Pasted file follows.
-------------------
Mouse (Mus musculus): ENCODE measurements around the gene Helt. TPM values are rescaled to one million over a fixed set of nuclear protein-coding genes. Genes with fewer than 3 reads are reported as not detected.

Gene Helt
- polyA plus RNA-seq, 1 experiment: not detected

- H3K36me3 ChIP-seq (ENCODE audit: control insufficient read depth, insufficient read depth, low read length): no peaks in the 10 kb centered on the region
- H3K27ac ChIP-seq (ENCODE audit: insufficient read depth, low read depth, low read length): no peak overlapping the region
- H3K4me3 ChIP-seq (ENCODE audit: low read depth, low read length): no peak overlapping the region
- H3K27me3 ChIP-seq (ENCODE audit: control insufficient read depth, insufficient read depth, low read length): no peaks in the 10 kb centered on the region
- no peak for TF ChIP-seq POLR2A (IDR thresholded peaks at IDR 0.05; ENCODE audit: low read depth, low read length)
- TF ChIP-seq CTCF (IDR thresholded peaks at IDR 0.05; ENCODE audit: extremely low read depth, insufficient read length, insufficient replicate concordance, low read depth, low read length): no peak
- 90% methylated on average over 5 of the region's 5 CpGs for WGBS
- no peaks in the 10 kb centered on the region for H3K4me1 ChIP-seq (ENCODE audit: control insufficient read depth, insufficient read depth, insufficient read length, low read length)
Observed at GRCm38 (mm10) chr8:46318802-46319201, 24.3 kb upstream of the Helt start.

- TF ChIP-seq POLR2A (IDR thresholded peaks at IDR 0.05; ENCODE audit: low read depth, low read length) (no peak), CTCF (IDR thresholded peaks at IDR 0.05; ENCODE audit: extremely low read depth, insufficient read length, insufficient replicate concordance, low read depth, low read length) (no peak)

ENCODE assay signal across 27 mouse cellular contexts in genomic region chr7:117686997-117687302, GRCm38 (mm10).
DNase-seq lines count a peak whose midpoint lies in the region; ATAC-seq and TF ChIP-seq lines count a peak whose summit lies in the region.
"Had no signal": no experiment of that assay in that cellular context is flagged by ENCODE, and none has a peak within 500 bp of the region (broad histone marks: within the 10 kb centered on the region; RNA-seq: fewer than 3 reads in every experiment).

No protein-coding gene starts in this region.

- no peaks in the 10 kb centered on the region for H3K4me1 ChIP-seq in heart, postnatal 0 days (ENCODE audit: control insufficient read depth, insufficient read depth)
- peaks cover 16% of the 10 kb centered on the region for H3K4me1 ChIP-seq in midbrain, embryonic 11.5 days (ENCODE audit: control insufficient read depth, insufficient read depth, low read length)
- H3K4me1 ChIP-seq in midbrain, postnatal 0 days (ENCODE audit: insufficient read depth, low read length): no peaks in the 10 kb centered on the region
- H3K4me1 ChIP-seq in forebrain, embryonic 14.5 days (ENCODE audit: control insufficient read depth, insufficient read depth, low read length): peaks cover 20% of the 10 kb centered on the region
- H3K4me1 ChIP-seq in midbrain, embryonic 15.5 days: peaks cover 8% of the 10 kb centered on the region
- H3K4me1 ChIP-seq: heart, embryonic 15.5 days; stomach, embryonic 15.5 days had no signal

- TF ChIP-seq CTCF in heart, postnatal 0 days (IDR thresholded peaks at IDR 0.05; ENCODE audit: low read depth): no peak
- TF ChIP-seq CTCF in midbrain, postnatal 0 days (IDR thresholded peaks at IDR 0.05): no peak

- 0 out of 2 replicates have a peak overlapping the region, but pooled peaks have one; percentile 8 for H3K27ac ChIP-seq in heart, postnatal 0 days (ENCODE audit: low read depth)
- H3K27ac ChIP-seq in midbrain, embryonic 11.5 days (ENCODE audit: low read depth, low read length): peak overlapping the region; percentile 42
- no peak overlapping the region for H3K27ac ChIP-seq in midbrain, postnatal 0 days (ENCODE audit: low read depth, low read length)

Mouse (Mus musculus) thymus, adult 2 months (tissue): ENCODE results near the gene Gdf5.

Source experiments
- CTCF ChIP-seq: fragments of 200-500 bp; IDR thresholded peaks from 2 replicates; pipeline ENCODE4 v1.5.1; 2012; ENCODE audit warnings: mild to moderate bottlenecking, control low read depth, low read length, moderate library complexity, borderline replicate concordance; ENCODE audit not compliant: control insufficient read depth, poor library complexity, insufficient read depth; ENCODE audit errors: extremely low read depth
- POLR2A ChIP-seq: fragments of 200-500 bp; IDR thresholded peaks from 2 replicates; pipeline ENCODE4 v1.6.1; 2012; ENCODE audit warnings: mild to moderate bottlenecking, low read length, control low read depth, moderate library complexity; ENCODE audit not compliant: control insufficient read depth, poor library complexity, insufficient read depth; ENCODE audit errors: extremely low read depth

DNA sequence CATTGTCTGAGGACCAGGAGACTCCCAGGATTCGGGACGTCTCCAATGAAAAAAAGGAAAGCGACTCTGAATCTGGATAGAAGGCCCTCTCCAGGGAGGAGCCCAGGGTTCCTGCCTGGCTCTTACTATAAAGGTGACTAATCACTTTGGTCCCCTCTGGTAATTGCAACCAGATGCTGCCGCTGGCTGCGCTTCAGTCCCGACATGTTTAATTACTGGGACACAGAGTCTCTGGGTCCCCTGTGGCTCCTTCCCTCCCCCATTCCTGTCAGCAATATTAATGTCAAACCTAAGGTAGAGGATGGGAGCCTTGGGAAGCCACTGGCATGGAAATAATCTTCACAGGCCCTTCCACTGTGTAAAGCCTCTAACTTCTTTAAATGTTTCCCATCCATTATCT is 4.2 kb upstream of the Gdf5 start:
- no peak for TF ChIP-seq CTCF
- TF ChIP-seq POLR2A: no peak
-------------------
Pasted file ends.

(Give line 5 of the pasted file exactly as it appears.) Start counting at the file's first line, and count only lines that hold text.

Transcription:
- H3K27ac ChIP-seq (ENCODE audit: insufficient read depth, low read depth, low read length): no peak overlapping the region